Mondavi Picket

Laid-off farmworkers at the financially troubled Robert Mondavi Winery recently received an unpleasant surprise along with their pink slips. According to some farmworkers, the severance package the winery offered this year–two weeks pay for every year worked plus three months of health insurance–was roughly half of what farmworkers were offered last year. While the company has stated that this year’s severance packages are fair, 25 workers, some of whom have worked for Mondavi for decades, picketed the company’s Oakville Winery Oct. 29 and 30 to protest the reduced severance package. The company announced the layoff of 360 employees last month, and is currently negotiating a $1.3 billion buyout offer from beverage industry mega-corporation Constellation Brands Inc.

Flows Downhill

It looks like the 50 residents of the Faerie Ring campground in Guerneville won’t have to find a new place to live this winter after all. Citing problems with the campground’s septic system that date back to January, county code enforcers threatened owner Jim Friedman with a $27,598 fine at an abatement hearing Oct. 14. Such campgrounds are home to more than 1,500 low-income people living in Sonoma County. After the hearing, Friedman submitted plans for a new septic system, and the penalty was reduced to $9,797. That’s good news for Faerie Ring residents, many of whom would have been out of a home if the campground was shut down and subject to Sonoma County’s new law regarding the homeless that makes it a misdemeanor to camp outside of a campground or live in a vehicle.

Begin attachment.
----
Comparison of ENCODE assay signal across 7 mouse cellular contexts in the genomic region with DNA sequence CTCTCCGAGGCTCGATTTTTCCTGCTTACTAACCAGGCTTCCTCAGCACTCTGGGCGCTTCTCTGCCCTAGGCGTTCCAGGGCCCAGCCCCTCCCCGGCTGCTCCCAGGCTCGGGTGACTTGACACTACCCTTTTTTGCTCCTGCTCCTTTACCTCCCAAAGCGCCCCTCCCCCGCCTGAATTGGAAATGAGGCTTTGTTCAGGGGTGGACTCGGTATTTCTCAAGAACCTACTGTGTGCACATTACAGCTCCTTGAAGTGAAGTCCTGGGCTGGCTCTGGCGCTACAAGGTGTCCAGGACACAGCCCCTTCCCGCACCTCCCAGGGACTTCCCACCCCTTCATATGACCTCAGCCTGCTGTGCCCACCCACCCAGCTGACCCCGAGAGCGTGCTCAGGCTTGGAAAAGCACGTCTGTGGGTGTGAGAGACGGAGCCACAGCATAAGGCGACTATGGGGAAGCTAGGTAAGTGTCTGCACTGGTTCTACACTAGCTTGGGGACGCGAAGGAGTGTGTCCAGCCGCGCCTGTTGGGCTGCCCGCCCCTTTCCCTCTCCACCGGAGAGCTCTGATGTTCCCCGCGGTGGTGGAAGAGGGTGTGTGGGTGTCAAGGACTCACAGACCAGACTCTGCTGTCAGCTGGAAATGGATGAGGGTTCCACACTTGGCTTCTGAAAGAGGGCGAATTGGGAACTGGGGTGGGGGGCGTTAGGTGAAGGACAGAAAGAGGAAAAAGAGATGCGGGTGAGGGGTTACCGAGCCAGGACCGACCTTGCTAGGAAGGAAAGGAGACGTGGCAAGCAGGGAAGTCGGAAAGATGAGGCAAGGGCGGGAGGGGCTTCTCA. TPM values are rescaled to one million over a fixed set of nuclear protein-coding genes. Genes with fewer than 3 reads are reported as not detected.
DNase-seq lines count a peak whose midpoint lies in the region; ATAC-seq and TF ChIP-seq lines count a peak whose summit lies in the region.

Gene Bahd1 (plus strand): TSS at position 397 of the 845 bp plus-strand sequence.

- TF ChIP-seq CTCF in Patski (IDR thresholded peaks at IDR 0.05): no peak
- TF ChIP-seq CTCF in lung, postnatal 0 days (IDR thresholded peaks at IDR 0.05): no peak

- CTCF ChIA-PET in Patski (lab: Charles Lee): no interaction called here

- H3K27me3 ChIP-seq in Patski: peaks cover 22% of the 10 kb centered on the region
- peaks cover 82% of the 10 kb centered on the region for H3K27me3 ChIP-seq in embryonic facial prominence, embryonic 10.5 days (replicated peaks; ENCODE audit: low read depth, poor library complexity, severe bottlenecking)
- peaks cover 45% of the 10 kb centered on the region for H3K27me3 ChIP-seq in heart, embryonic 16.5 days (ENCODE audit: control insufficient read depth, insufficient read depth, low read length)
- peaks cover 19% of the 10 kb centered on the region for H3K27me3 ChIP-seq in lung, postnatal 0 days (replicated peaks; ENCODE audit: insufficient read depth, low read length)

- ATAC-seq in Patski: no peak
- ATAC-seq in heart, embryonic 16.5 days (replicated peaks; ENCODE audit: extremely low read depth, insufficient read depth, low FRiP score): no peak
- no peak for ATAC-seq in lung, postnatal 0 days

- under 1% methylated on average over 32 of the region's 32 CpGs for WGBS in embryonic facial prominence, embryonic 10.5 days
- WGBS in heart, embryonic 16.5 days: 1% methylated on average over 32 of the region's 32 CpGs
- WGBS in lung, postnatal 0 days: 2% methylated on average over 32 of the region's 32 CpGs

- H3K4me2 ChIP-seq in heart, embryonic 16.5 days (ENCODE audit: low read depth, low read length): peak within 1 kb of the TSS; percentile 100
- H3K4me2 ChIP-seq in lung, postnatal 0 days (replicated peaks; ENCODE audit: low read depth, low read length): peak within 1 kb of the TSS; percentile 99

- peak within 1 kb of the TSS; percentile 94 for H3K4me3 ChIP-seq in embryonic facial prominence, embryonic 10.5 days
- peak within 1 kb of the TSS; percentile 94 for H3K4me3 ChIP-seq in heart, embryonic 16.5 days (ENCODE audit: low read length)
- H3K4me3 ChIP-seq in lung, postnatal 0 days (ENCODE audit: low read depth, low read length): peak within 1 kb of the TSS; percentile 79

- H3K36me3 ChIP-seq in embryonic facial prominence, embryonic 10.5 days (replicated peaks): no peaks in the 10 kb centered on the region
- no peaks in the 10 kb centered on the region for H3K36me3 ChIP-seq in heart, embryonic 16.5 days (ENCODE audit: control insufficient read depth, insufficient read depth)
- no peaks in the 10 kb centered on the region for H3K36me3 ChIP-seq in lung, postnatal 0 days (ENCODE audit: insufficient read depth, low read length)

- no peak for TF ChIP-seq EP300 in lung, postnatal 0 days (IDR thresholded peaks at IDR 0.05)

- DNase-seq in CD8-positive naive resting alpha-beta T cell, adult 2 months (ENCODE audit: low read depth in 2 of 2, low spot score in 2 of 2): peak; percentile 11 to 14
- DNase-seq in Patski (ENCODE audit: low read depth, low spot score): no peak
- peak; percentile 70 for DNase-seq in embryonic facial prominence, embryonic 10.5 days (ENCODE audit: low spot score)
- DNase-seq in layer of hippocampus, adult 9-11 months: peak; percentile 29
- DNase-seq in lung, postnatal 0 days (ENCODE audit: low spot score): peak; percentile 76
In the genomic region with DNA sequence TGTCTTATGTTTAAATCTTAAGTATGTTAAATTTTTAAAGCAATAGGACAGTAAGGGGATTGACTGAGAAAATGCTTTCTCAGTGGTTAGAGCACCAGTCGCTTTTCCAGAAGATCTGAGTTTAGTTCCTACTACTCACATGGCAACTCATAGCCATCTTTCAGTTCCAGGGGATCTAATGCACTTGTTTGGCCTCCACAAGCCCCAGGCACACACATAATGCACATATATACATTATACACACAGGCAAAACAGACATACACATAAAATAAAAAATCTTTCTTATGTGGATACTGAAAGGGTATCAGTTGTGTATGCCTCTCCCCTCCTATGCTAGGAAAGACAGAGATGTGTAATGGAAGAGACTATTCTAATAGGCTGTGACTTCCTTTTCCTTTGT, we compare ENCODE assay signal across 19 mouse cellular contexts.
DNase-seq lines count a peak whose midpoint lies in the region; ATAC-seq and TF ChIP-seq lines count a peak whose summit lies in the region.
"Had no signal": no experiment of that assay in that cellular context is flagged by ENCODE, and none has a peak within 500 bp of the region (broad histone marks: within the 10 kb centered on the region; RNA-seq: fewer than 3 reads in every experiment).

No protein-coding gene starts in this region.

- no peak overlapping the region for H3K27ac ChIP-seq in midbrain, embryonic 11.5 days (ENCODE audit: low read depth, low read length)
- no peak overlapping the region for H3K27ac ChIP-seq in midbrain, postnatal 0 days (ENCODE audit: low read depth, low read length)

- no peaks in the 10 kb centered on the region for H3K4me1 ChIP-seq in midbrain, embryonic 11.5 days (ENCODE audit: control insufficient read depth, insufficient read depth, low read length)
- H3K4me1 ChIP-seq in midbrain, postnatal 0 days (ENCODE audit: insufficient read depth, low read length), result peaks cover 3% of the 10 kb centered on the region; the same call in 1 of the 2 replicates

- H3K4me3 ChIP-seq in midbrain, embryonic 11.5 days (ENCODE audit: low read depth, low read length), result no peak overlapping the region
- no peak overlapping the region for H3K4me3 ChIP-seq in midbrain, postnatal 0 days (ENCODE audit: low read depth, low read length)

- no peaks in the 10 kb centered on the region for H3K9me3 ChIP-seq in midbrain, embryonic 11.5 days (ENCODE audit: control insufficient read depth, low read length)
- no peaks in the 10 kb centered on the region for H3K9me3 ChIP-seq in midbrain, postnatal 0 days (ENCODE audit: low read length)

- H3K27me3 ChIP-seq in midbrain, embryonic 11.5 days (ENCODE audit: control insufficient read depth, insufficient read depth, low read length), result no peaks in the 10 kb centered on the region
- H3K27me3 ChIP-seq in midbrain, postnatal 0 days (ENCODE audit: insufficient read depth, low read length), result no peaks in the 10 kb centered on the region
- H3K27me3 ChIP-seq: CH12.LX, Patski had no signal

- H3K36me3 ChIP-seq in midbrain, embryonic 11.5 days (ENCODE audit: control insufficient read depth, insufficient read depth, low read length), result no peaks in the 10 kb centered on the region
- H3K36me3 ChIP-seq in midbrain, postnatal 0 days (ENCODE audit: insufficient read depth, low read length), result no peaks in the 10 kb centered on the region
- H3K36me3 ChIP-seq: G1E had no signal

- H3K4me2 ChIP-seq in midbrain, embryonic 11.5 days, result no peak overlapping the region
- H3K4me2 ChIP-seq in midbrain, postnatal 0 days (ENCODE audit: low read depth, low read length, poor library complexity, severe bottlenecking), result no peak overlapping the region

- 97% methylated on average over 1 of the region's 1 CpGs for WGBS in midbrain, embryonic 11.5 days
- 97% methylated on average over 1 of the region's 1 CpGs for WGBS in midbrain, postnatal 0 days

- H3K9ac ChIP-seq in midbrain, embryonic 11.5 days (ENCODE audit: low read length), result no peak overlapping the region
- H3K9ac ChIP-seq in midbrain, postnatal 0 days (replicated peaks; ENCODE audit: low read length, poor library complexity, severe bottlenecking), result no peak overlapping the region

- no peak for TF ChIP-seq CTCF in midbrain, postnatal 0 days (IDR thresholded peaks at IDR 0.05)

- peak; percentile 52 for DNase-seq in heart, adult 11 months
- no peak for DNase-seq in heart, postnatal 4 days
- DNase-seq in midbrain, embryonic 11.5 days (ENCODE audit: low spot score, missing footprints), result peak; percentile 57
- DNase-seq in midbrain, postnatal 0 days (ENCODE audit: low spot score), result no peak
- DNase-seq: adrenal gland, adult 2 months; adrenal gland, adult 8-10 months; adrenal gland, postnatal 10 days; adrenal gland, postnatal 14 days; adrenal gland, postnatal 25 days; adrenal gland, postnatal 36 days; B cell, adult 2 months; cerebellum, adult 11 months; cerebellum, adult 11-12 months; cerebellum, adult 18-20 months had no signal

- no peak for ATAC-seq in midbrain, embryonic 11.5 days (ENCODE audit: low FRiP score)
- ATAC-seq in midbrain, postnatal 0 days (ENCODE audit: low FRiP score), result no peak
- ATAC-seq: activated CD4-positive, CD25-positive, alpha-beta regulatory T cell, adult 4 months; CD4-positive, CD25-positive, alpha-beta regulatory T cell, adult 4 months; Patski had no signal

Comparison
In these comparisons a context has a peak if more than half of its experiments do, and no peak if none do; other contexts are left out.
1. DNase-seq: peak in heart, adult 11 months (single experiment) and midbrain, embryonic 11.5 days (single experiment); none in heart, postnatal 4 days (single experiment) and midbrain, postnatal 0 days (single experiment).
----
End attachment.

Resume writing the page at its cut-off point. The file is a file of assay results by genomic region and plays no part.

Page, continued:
Death-Row Real Estate

How hungry are Marin County’s developers for new land? Their appetite was on full display at an Oct. 27 forum that discussed the proposed expansion of death row at San Quentin Prison. It seems the prison, with its posh bay view, would make a great site for commercial and residential development, or so say county officials and realtors. Problem is, with nearly 6,000 prisoners, including more than 600 on death row, San Quentin is currently operating at twice its designed holding capacity–thus the proposed $220 million expansion, which includes a new maximum security compound to house 1,408 inmates. Developers argue that the prison, built in 1936, has outlived its usefulness. Corrections officials argue that re-siting the facility is not feasible. For most prisoners on death row, the gas chamber offers no escape from the squalid conditions: according to the Death Penalty Information Center, since capital punishment was reinstated in 1976, California has executed just 10 prisoners (Texas leads with 325 executions), ranking it 29th in the country when it comes to state execution rate.

From the November 3-9, 2004 issue of the North Bay Bohemian.

© Metro Publishing Inc.

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